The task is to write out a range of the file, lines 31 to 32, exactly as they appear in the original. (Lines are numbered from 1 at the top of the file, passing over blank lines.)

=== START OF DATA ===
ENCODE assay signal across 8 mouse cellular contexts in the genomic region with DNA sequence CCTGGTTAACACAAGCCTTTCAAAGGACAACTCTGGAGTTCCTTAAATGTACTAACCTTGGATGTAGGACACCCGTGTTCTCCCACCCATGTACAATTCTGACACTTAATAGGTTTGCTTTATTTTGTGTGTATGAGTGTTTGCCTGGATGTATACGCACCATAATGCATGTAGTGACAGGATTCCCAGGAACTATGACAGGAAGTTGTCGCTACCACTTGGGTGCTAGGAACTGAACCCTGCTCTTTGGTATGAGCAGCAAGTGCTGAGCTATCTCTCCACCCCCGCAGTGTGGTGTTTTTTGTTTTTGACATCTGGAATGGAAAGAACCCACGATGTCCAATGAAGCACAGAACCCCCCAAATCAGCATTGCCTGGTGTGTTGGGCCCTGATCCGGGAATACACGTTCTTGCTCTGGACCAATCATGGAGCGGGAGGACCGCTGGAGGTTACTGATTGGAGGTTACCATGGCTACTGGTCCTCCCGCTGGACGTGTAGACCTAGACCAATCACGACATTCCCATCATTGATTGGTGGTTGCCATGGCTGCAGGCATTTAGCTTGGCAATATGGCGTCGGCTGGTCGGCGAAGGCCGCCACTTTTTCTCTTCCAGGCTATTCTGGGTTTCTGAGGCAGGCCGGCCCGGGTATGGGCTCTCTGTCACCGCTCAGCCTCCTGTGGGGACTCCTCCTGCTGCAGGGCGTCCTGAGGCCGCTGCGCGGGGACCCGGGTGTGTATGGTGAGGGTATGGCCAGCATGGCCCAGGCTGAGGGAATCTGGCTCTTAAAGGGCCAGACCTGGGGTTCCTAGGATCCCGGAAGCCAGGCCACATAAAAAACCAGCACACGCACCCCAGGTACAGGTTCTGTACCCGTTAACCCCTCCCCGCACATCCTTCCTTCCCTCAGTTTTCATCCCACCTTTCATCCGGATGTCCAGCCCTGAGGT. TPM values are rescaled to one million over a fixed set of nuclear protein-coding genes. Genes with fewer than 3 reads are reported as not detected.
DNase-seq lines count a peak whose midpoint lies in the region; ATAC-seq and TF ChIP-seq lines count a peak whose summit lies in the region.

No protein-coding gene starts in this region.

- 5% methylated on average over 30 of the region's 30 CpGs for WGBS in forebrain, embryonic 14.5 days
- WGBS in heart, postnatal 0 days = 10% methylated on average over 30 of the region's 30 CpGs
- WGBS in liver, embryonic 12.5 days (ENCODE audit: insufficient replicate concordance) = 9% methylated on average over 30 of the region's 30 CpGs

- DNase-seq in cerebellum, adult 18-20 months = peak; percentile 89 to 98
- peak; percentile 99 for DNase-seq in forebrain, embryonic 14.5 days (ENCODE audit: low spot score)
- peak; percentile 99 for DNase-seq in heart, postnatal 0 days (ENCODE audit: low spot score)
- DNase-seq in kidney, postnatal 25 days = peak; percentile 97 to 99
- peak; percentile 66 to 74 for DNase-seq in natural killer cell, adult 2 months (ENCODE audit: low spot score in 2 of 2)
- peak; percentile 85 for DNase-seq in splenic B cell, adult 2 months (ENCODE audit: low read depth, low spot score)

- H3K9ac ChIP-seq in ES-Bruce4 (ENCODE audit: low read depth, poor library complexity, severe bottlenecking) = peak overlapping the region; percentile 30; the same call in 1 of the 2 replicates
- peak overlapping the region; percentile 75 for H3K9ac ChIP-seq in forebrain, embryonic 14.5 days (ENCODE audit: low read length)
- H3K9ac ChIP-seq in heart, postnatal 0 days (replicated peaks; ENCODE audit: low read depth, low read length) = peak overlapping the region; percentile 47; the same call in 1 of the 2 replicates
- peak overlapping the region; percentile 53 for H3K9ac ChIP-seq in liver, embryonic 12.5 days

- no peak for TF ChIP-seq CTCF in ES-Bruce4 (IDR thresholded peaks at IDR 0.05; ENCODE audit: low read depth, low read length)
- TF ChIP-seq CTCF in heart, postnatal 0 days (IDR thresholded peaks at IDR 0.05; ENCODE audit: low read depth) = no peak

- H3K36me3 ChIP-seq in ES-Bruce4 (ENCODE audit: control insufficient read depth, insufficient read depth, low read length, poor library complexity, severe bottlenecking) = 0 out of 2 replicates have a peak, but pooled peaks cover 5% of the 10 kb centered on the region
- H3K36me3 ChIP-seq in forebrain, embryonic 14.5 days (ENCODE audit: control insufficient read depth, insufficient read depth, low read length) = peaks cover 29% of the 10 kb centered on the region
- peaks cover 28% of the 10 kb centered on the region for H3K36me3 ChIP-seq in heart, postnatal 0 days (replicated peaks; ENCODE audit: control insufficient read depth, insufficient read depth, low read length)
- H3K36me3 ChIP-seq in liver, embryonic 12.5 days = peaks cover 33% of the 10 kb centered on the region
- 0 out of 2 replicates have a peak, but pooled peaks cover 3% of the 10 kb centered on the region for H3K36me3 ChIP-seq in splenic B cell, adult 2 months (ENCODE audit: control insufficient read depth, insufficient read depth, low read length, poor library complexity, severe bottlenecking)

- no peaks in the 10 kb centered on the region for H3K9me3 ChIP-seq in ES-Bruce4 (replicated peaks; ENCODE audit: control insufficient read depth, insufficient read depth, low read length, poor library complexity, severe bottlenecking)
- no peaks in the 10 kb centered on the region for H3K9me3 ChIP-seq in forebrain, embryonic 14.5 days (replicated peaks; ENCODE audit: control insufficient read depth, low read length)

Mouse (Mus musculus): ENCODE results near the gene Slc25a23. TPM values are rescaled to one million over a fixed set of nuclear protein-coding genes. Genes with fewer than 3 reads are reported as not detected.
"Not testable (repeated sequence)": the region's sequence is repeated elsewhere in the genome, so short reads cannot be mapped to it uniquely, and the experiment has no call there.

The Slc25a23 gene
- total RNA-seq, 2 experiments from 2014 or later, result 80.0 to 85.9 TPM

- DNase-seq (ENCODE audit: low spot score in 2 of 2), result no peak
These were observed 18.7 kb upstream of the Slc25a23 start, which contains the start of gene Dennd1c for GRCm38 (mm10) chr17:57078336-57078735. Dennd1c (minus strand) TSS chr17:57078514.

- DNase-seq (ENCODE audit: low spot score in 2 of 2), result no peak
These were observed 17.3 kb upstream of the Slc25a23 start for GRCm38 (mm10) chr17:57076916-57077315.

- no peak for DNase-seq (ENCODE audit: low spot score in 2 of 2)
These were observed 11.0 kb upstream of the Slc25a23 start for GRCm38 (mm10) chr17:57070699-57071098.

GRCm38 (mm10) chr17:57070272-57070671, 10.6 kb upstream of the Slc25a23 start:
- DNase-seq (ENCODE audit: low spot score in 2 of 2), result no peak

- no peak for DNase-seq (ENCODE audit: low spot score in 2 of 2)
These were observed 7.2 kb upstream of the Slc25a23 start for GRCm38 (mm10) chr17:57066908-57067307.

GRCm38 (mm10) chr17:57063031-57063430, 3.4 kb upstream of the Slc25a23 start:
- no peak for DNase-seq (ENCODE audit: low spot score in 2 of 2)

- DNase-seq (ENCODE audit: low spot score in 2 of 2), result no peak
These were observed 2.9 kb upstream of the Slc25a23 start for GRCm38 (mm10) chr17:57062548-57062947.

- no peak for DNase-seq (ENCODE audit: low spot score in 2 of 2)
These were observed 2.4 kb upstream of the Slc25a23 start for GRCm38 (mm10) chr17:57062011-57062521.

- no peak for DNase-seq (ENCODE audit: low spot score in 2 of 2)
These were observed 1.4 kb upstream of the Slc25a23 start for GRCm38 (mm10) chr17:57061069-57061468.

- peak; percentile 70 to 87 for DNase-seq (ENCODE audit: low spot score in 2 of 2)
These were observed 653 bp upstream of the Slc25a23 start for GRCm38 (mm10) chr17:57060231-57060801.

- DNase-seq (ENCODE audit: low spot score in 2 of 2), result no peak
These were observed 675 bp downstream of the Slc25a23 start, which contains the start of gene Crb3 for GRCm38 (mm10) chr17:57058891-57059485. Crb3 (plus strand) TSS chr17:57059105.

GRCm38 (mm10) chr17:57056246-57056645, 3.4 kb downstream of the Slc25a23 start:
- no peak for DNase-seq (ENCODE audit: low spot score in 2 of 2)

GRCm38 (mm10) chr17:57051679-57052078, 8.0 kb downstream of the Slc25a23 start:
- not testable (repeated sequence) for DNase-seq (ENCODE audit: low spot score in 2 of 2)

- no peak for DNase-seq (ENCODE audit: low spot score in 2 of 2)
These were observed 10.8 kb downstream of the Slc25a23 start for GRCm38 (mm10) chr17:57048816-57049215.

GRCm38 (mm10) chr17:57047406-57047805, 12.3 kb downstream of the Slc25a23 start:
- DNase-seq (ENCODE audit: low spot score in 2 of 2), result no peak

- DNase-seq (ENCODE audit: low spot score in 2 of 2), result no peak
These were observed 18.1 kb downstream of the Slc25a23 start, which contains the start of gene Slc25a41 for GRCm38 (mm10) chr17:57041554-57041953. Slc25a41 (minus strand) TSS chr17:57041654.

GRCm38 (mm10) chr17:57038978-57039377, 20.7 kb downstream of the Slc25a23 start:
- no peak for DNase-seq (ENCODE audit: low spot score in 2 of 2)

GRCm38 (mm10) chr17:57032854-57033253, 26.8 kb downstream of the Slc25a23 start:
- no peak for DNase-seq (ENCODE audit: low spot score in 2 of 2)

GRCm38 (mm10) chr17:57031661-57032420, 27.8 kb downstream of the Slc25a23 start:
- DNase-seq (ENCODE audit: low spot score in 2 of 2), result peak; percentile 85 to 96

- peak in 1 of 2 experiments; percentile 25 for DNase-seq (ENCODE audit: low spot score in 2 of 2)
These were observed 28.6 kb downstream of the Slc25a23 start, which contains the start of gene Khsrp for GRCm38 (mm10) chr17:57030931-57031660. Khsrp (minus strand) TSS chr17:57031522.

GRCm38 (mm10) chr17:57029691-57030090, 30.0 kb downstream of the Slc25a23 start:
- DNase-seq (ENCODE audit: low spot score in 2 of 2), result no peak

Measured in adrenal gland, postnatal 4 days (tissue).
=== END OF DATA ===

These were observed 18.7 kb upstream of the Slc25a23 start, which contains the start of gene Dennd1c for GRCm38 (mm10) chr17:57078336-57078735. Dennd1c (minus strand) TSS chr17:57078514.

- DNase-seq (ENCODE audit: low spot score in 2 of 2), result no peak